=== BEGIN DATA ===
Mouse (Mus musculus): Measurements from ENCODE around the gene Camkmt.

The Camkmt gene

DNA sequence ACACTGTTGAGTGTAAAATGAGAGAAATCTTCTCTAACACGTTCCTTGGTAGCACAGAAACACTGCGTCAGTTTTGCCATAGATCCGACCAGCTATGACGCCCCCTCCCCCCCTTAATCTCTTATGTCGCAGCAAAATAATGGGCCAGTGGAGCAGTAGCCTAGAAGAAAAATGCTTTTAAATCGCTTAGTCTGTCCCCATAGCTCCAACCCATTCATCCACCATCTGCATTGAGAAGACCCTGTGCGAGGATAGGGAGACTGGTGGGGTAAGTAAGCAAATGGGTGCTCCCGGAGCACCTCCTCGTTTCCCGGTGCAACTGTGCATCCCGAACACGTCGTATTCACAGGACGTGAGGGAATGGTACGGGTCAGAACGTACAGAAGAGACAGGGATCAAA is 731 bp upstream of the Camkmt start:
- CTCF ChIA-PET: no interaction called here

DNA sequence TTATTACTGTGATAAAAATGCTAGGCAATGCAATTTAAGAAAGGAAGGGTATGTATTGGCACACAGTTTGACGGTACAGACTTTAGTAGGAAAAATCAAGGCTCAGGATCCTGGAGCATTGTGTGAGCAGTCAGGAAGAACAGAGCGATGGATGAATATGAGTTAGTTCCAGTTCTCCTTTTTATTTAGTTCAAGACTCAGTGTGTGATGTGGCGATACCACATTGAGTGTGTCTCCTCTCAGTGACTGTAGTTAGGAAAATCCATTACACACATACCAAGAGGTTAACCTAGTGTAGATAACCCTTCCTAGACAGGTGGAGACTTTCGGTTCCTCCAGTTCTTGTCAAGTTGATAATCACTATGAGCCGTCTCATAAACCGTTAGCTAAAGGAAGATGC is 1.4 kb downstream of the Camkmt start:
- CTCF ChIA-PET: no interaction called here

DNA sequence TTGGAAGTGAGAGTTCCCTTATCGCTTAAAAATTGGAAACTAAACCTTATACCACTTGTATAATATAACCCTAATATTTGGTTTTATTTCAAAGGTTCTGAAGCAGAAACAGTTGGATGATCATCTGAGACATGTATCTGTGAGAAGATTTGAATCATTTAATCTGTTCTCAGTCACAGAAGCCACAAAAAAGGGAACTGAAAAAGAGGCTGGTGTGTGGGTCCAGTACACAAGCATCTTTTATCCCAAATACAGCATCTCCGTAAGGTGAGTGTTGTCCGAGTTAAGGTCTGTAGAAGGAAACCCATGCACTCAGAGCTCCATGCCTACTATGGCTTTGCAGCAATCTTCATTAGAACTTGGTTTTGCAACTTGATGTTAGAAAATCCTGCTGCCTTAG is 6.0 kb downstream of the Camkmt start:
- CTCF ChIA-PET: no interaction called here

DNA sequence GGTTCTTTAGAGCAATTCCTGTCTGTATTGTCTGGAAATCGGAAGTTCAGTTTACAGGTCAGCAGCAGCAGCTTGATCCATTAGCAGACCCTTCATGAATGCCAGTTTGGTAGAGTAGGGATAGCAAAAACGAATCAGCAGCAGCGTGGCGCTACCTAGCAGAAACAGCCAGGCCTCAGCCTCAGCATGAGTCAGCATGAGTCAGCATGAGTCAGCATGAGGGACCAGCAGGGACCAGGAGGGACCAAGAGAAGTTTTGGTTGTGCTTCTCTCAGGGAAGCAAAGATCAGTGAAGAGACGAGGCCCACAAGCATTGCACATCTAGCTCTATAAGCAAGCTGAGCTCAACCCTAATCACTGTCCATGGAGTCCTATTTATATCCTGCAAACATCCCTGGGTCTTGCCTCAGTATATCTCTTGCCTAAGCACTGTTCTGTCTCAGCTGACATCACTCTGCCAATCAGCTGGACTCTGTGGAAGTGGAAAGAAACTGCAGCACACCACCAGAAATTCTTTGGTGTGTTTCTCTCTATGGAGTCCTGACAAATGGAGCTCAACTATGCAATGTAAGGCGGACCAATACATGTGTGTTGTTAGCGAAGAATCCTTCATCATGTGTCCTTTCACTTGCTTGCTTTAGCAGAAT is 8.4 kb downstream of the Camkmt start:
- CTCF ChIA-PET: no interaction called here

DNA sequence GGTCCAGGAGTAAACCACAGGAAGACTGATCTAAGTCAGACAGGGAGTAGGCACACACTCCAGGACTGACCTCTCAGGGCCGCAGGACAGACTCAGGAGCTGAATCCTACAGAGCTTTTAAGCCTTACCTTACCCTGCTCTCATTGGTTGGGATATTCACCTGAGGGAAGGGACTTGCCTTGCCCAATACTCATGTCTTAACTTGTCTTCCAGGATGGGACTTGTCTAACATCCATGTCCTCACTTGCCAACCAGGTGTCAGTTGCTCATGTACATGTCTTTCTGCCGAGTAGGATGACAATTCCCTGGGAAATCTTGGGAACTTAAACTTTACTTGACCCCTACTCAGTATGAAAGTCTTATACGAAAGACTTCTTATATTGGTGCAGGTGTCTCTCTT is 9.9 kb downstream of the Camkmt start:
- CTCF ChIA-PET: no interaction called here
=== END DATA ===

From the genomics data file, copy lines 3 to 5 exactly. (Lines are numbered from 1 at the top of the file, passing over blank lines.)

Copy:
DNA sequence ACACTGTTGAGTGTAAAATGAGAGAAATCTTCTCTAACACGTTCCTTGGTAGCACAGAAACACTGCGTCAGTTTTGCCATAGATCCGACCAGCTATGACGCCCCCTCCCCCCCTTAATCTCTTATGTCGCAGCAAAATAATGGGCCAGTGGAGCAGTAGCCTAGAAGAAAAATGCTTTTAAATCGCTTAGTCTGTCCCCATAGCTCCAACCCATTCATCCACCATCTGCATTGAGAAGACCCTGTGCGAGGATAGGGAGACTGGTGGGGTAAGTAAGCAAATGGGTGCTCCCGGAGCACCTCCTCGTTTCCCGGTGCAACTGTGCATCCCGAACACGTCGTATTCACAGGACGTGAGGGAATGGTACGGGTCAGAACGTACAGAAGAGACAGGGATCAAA is 731 bp upstream of the Camkmt start:
- CTCF ChIA-PET: no interaction called here

DNA sequence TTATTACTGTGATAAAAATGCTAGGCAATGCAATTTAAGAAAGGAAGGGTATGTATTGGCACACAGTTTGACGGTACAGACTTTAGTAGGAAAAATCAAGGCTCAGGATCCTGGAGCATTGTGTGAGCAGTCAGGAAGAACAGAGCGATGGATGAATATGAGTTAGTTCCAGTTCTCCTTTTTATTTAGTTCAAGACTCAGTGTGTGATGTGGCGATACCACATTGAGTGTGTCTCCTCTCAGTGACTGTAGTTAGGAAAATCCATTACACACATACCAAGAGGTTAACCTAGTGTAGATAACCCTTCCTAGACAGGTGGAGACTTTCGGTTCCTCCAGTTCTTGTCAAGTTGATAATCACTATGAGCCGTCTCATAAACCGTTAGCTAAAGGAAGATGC is 1.4 kb downstream of the Camkmt start: